Today’s customer journeys are complex. As customers make their way through their interactions and tasks by engaging in a variety of touchpoints – both offline and online – companies are finding it increasingly difficult to deliver a seamless multi-touch experience.
We explored this topic at our recent webinar “3 Rules for Optimizing Cross-Touchpoint Journeys” with guest speaker Tony Costa from Forrester, Inc.
Offline and online customer touchpoints are blending, making the distinction irrelevant in today’s context. For example, 51% of consumers start researching their purchase options online but end up purchasing in-store; 17% visit a store first and then purchase online; and 32% go back and forth where they might search online, then go to a store to view the product, and then return online or even make another trip to the store to purchase the product.1
“It’s how we integrate and manage the transitions across online and offline transactions that are key to making it a holistic and seamless experience for customers,” shared Tony. “We tend to think about experiences as being a clean process, which you designed from top-down of how go through the experience, but the reality is customers are stitching together different touchpoints to meet their needs in the moment for the specific task or goal at hand.”
Unfortunately, few companies have a good understanding of their customers’ interactions and many fail to integrate touchpoints across channels – and customers expect these touchpoints to be integrated. “This is a problem because 68% of customers in the US and UK said they expect the information they give an organization at one place to be available in another one2,” said Tony.
Hear Tony explain in this 4-minute video the issues that many companies experience when they don’t integrate their various customer touchpoints.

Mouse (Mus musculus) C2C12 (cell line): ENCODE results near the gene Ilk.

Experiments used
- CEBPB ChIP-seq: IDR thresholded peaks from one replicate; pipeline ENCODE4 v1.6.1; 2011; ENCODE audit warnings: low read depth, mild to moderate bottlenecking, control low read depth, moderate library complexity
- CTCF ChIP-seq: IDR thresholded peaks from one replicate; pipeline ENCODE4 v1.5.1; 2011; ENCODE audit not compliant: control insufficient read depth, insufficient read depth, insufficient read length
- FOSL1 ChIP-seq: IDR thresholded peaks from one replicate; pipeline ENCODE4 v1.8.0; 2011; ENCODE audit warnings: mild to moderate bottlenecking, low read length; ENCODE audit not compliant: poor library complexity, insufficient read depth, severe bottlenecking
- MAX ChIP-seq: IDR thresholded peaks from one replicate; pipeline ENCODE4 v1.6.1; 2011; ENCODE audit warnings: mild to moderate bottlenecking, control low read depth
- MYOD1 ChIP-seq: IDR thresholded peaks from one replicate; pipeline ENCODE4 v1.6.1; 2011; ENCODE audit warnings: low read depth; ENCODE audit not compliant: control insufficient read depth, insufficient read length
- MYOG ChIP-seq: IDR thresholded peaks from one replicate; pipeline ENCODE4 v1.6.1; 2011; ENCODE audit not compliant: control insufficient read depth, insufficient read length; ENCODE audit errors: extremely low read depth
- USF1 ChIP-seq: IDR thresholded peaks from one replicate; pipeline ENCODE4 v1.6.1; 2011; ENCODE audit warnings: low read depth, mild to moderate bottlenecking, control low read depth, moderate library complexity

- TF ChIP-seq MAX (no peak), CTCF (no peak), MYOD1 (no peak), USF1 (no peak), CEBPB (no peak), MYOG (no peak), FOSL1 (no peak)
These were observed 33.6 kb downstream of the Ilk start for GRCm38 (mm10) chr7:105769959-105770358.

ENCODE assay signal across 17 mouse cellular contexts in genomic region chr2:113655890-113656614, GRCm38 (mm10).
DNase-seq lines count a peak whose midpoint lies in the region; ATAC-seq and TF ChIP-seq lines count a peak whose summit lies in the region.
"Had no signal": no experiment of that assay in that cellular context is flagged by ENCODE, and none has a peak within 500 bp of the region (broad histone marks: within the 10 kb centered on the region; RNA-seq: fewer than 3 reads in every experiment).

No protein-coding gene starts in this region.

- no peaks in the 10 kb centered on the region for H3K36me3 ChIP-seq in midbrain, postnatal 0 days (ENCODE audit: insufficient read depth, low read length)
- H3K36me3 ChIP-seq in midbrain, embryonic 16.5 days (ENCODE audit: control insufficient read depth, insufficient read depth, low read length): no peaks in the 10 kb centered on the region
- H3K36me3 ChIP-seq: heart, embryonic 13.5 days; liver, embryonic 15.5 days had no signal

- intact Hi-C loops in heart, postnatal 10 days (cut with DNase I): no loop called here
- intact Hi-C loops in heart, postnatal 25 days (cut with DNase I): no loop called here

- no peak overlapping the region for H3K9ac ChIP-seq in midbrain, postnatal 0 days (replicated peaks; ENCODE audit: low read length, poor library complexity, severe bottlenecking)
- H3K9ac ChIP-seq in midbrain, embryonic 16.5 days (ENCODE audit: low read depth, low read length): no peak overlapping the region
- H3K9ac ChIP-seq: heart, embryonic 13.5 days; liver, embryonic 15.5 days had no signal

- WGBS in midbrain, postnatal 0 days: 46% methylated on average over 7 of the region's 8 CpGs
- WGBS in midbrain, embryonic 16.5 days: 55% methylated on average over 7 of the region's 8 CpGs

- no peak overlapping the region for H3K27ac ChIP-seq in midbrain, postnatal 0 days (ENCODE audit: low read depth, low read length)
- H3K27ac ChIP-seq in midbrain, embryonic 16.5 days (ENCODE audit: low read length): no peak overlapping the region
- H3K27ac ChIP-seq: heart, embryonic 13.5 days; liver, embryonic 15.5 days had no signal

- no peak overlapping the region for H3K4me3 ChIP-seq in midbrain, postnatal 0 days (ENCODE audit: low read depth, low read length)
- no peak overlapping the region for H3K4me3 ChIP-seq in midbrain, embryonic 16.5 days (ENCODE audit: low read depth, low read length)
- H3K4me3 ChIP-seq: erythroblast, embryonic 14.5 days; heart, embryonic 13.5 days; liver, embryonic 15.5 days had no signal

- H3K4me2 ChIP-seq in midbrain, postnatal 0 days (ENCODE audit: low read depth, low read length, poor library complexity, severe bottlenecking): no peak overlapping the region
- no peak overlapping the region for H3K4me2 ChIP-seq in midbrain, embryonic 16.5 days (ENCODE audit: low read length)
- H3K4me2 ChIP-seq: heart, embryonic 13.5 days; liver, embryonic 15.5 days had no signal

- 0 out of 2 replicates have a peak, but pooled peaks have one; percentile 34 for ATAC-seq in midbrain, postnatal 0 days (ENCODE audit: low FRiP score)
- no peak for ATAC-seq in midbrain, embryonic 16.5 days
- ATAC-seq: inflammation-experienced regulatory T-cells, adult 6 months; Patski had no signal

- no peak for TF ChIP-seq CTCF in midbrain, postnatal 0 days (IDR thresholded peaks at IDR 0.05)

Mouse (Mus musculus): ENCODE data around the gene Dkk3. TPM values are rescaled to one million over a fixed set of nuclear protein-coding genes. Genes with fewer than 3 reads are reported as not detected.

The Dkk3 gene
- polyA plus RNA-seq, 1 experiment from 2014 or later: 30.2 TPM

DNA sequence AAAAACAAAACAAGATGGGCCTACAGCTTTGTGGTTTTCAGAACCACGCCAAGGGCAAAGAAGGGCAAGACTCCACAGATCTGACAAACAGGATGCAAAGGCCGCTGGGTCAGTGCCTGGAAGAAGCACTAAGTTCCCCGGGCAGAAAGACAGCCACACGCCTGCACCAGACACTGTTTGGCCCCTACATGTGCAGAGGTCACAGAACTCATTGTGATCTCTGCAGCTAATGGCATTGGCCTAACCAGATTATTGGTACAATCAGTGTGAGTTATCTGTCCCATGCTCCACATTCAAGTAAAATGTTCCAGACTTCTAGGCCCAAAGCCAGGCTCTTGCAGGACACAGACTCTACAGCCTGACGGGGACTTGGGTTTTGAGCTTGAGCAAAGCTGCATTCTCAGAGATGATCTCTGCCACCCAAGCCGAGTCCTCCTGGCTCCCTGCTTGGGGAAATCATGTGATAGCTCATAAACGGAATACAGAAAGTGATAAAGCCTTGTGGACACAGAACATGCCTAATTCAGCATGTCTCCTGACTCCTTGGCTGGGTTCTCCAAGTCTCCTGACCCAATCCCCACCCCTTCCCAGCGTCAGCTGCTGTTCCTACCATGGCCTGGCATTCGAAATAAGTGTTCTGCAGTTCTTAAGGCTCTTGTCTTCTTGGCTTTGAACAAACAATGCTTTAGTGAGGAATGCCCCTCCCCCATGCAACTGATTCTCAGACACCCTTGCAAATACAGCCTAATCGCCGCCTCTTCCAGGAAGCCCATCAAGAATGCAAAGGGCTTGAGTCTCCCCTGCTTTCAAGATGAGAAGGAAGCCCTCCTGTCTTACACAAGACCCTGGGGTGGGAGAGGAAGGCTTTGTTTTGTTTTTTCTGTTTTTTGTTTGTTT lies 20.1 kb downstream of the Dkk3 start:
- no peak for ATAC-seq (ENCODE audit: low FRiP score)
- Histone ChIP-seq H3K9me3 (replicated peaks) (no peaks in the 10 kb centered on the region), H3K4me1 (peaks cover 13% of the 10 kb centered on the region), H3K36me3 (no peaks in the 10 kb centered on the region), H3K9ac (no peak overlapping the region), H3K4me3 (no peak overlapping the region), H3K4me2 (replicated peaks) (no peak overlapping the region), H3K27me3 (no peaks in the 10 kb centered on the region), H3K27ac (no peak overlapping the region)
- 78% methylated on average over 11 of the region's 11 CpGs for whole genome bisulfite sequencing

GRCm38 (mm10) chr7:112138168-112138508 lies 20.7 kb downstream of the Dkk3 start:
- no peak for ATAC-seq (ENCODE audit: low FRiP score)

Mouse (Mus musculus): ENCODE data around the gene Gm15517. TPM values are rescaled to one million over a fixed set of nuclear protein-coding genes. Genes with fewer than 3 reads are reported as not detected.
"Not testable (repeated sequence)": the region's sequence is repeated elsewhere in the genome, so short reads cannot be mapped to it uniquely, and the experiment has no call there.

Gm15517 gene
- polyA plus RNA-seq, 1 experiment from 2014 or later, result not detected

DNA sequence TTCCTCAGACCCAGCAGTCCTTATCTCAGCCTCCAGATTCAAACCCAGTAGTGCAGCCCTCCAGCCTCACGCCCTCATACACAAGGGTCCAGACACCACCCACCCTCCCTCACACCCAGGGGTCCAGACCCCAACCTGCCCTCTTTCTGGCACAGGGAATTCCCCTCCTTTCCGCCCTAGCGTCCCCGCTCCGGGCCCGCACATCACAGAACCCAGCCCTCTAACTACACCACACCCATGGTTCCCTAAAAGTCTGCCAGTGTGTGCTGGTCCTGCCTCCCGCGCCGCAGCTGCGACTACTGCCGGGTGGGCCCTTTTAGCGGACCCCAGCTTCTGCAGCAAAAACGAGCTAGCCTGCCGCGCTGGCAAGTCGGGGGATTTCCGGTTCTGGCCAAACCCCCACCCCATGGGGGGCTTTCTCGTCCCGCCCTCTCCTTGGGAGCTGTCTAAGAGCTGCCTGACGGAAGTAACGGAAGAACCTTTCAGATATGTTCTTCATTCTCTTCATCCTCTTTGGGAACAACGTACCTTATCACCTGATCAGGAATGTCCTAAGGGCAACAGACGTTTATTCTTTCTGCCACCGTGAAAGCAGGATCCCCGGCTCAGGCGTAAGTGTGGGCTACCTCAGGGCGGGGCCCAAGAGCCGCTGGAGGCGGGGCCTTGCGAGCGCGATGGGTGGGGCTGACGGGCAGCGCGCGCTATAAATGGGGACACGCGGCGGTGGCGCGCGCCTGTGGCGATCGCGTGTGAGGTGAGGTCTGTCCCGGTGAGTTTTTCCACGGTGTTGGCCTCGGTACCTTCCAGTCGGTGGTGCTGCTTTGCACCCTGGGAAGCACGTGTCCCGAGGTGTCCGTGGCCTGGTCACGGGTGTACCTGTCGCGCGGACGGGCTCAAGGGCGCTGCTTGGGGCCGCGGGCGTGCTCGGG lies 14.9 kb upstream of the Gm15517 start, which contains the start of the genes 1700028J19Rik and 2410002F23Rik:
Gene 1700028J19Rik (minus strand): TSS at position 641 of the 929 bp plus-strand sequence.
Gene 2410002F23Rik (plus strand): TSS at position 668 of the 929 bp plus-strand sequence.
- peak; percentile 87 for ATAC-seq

Essentially, customers see the companies they interact with as a single entity and they expect them to behave that way. When companies fail to support this perception, it creates a few issues:
- It forces customers to use a specific channel or touchpoint in a way they don’t want. It requires customers to tailor their behavior, making it difficult and inconvenient.
- It interrupts customer progress by requiring them to constantly repeat themselves (e.g., when they call and speak to various company representatives who don’t have access to their call history). This can come across to customers as being disrespectful of their time and effort.
- It degrades brand value and negatively impacts customers’ perceptions of the company. Companies run the risk of losing their customers – and revenue.
How do your customers perceive you – as a single entity offering a seamless experience or as siloed and disjointed leaving them unfulfilled? Read our next blog to find out how to overcome these issues with three rules for building cross-touchpoint experiences.
1 Source: Ipsos OTX/Google 2012 Holiday Shopping Intentions Survey Wave 1: (Q11). In which of the following ways do you think you’ll approach your Holiday shopping?
2 Source: “The Autonomous Customer 2013,” BT and Avaya, February 2013